I read The Secret History by Donna Tartt when I was at university and, although I don't usually enjoy fiction, I found it interesting to learn about Dionysus – the Greek God of wine and music . . the Pete Doherty of the time. The main character in The Secret History studies the Classics among a select group of students – an exclusive class of individuals who dangerously mix curiosity with their freshly digested knowledge of ancient Greece.
This curiosity leads them to explore the idea of a bacchanal – what I understand to be a whirling, violent frenzy of body and mind, usually fueled by alcoholic intoxication and usually ending in the brutal mutilation of anyone or anything that hinders the rush of the group or individual. Bacchus (Dionysus) is often portrayed alongside his maenads – his female followers who would partake in festivals and dancing in his honour.
The images I've included below, however, are merely inclusive of the women themselves and say very little about any violent or aggressive nature of the bacchanal – perhaps due to their having been painted in the 19th century. The first, by Auguste Leveque, appears primarily to represent the bacchanal with a general air of lust but, at closer inspection, you see some revelers in a drunken stupor, some in desperation, others grappling, and still others who seem to be sharing a gentle embrace. Confusion might be a better description.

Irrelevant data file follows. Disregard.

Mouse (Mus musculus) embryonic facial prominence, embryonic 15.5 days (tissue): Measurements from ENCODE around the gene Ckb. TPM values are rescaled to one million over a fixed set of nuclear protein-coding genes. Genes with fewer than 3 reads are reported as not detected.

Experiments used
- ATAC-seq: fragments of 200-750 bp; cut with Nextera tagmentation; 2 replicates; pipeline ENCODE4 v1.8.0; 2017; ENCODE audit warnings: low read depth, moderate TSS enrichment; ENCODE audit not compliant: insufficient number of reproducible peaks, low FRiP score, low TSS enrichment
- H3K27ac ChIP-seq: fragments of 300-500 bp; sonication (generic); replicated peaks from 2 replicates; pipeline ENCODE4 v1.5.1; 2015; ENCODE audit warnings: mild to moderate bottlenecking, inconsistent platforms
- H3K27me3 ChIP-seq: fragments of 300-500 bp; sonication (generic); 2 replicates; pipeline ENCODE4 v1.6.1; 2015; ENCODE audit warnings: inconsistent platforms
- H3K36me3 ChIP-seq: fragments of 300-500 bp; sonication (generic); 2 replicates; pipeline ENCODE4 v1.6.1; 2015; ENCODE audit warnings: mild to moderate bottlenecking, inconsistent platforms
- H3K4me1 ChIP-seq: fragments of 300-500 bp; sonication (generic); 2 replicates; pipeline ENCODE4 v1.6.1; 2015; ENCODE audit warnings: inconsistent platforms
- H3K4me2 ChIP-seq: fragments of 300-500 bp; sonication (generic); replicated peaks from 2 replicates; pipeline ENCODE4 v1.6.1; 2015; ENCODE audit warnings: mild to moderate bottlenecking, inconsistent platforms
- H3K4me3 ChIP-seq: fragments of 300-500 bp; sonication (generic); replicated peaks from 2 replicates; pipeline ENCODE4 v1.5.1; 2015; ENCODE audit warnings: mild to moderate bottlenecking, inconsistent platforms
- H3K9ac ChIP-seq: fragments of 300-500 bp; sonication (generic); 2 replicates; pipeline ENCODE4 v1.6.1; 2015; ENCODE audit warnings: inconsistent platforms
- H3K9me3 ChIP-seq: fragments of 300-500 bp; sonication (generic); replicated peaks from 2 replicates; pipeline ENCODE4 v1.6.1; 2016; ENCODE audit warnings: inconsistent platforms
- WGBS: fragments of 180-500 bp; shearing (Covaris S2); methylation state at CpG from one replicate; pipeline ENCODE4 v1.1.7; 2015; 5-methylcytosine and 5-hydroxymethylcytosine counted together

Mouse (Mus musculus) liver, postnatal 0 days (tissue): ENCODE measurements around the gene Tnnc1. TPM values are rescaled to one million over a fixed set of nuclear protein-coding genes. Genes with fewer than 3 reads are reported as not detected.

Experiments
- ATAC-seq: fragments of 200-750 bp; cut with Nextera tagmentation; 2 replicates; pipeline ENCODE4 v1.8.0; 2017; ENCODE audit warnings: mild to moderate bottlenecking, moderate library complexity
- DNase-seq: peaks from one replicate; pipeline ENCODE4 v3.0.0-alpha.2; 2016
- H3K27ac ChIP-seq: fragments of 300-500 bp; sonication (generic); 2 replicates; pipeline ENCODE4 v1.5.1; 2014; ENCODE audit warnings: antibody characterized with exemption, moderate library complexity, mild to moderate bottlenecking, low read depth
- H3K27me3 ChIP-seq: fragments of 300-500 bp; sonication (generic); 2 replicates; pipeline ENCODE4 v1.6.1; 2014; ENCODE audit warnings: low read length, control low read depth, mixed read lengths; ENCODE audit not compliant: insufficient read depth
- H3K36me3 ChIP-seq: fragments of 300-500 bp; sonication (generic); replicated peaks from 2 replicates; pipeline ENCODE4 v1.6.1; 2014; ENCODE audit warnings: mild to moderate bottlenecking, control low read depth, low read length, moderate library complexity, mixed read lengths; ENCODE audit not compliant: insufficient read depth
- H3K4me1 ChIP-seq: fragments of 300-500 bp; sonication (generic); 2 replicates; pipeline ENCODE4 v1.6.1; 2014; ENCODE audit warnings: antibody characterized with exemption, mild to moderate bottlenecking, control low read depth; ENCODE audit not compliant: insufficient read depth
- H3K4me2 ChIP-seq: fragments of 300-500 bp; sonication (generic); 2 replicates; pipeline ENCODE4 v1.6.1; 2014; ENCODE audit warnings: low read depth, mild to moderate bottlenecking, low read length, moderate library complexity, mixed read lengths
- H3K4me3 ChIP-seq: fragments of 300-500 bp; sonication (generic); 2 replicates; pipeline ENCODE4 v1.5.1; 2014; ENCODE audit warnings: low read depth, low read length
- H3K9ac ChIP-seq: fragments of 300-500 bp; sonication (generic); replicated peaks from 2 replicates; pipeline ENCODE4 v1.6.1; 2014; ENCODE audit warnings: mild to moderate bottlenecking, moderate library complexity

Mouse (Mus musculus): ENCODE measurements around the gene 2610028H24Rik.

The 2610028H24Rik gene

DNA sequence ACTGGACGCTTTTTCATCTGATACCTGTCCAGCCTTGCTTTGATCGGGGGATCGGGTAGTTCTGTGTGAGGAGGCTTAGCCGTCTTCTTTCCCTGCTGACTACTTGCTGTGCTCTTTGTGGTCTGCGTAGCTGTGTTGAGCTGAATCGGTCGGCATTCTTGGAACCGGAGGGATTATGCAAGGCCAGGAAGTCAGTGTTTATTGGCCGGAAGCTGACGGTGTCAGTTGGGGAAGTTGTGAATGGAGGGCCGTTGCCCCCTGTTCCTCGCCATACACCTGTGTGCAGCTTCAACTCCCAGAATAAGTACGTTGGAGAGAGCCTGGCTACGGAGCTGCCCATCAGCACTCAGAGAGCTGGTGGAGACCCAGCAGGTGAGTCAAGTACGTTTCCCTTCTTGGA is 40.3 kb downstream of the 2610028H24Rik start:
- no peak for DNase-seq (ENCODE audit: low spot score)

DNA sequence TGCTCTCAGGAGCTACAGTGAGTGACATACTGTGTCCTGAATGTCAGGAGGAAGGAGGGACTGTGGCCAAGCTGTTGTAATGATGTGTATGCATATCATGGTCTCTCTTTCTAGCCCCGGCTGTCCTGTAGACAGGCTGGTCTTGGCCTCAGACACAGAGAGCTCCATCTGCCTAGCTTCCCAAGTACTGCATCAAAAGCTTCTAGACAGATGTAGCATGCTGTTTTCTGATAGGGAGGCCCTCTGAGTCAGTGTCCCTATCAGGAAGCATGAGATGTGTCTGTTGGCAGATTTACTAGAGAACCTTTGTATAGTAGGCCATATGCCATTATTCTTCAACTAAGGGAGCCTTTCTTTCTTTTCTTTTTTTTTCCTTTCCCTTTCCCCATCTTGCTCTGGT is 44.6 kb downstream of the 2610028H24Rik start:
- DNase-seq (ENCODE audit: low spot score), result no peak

Lawrence Alma-Tadema treats not the bacchanal itself but the aftermath in his own work – his maenads are only just waking. They stretch and come to terms with their dehydrated, aching limbs – the rewards to those who spend the moonlight on alcohol and vicious sprints through the country that precede the ruin of some unfortunate creature.
The antithesis of Dionysus, Apollo, was the bringer of order. During the Vienna Secession, Klimt explored the concept of music in relation to Dionysus early on in his life. He coordinated the complementary measures of the two deities in his paintings for the theaters and art galleries in Vienna at the time.